This study draws on survey results and state administrative data reviewed by staff at WestEd and detailed in a supporting technical report (Austin & Dixon, et al., 2008), and on technical reports (McLaughlin, Atukpawu & Williamson, 2008; Ruiz de Velasco, 2008; and Perez & Johnson, 2008) that detail results from field research undertaken during the winter and spring of 2007 in nine California counties. Researchers visited 26 school districts and 40 schools (including 3 sending schools and 37 continuation high schools) that differed in focus, student outcomes, size, and metropolitan status. Researchers also interviewed individuals associated with county and community youth-serving agencies, such as juvenile justice, mental health, child protective services, and foster care. The study takes the continuation high school as the central point of analysis, but situates this analysis within state, county and district systems. Taken together, the size, scope and legislative design of the continuation high school program make clear that these schools are a cornerstone of the state’s drop-out prevention strategy. This study concludes, however, that these schools of last resort may be the last schools ever attended by large numbers of California students because they are not getting the academic and support services they need to succeed. What seems to make the difference is prior capacity in the form of experience and strong leadership from both principals and teachers.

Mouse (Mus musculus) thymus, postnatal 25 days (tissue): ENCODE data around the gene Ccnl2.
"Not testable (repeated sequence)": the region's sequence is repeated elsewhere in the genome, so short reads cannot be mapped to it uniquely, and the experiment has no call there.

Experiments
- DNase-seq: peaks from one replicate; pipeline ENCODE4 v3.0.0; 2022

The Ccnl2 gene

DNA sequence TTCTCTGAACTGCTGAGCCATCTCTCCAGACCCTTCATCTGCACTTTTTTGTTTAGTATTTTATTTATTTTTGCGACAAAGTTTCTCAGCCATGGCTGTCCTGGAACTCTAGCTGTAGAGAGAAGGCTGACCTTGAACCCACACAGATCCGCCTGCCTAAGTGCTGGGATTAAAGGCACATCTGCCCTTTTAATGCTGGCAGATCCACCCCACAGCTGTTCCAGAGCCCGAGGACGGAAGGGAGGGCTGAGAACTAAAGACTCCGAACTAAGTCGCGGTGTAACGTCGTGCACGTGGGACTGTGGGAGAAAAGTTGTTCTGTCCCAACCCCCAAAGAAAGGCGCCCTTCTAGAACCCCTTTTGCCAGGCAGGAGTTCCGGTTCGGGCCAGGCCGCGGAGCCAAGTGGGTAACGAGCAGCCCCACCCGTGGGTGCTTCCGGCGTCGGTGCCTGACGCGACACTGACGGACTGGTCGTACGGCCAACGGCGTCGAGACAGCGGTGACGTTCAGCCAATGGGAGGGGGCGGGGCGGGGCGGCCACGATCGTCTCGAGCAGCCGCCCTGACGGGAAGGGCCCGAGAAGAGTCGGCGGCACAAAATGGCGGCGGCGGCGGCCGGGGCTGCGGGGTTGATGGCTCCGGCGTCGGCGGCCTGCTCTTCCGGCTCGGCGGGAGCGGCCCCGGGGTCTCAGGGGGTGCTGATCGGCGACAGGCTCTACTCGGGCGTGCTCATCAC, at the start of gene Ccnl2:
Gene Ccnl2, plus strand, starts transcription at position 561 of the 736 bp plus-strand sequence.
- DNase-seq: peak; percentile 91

Ruiz de Velasco, J., Austin, G., Dixon, D., Johnson, J., McLaughlin, M., & Perez, L. (2008). Alternative Education Options: A Descriptive Study of California Continuation High Schools. An Issue Brief from the California Alternative Education Research Project.